Public Theater’s Mobile Unit Puts on Moving Rendition of “Romeo and Juliet”

romeo_Joan Marucs
Courtesy of Joan Marcus

By Zach Martin, Arts Editor

Despite the extensive influence of “Romeo and Juliet”’s narrative tropes, iconic quotes and naive protagonists, the tragic romance — along with the rest of Shakespeare’s omnipresent body of work — has developed an undeserved highbrow status. The Public Theater Mobile Unit’s mission is to remedy this elitist connotation by putting on a classic Shakespeare production in a tour of unconventional settings. This year, they did a 3-week expedition through all five boroughs, performing in such spaces as cafeterias, homeless shelters and correctional facilities. As the company returns home to the Public for another 3-week run, the result of this mobile experiment proved to be a powerful rendition of the play that does away with extravagant costumes and sets, in favor of emphasizing the language and the performances.

The set is minimal out of necessity, with a large square carpet being the only main fixture on the stage. Other set pieces are brought on and off, but they are basic, nondescript furniture items including a lamp, table and ladder. The lack of any backdrop or set design creates a constant reminder of the nature of this production — that this carpet could be rolled out in any auditorium and there would be nothing missing from the show.

But what truly sets this interpretation of the classic love story apart from others is the extraordinary capabilities of its small cast. Most of the actors play multiple roles, sometimes in rapid succession achieved through impressively quick costume changes. Of particular note is David Ryan Smith, who bounces back and forth with ease between two completely opposite personas — the intimidating Capulet patriarch and the lively, warm Friar Lawrence. Additionally, Marques Toliver, who sings the prologue and provides the score throughout the rest of the play, has a stunning voice, comparable to contemporary R&B crooners like Frank Ocean and The Weeknd.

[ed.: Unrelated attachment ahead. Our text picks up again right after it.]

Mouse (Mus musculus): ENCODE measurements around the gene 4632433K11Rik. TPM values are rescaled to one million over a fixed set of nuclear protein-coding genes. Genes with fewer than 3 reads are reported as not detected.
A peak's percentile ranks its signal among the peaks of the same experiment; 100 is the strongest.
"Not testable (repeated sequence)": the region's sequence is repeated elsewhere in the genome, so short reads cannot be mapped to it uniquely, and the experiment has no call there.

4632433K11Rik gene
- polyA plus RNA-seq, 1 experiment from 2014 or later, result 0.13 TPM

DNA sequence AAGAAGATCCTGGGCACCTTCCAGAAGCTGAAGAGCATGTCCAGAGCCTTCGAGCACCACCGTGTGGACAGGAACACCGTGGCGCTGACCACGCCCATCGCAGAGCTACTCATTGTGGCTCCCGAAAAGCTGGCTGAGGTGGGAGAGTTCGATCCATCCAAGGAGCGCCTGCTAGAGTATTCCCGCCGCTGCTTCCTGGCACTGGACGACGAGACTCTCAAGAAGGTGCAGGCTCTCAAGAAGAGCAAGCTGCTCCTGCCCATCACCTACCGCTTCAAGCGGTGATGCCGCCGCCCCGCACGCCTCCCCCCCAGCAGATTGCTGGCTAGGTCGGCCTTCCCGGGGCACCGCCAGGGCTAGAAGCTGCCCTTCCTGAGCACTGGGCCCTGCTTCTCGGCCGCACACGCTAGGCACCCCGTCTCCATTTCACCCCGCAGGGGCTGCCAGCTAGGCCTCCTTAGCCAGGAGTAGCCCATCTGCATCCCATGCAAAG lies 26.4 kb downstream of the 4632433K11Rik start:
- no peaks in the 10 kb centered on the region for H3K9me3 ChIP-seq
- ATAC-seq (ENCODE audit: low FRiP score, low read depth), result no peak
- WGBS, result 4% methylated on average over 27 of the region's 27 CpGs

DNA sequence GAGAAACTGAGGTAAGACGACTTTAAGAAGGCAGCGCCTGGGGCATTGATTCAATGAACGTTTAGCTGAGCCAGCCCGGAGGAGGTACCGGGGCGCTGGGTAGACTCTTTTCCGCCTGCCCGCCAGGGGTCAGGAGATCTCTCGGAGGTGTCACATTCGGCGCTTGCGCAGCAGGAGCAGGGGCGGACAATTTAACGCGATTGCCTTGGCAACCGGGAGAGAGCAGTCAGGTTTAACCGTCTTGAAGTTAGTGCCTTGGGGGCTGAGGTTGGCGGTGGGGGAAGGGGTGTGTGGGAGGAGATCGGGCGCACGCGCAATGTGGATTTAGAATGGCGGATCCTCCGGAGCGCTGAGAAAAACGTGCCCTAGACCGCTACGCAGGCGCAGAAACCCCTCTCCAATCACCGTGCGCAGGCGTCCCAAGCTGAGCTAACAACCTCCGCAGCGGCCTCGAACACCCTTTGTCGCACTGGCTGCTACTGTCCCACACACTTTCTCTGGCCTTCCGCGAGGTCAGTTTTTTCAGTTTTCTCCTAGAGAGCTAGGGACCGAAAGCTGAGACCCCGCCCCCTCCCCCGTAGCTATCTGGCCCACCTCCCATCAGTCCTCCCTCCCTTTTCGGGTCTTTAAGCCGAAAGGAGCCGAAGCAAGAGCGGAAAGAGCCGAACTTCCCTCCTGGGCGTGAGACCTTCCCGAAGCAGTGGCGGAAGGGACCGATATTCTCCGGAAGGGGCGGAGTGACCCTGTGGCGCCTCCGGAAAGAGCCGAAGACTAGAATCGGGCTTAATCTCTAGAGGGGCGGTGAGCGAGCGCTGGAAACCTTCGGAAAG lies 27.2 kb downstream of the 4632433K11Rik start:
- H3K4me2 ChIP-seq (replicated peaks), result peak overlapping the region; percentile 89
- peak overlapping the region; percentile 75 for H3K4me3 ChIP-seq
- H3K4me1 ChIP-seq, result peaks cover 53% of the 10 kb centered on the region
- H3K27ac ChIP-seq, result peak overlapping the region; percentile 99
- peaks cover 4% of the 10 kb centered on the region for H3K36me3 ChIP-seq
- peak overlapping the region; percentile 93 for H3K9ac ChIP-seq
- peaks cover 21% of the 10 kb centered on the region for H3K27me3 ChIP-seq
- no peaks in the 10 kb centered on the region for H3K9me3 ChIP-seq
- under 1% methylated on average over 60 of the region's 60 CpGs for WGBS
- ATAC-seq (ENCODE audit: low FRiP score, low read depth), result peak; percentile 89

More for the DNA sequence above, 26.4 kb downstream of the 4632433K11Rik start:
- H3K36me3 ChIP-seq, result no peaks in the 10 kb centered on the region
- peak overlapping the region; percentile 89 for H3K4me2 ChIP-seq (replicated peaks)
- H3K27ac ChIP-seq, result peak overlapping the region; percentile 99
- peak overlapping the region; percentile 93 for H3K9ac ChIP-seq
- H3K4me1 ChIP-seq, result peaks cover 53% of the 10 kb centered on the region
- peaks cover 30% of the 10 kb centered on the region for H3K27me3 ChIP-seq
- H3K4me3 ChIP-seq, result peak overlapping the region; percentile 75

The show also succeeds of adding some modern elements to Shakespeare while still respecting and retaining the original language. There are several funny, winking moments that acknowledge the childish innocence of the main characters — such as sexually suggestive hand gestures from Friar Lawrence. Additionally, some dialogue with contemporary slang is inserted, most memorably when a messenger reads a party invitation to Romeo and ends it with “Come crush a glass of wine.”

Overall, “Romeo and Juliet” preserves all the power of the original play and adds unique tricks to make a familiar story fresh and entertaining. Here’s hoping that the Public Theater Mobile Unit will bring Shakespeare productions to the masses for years to come, especially if they continue to be of this high quality.

“Romeo and Juliet” is currently running at the Public Theater until May 8.

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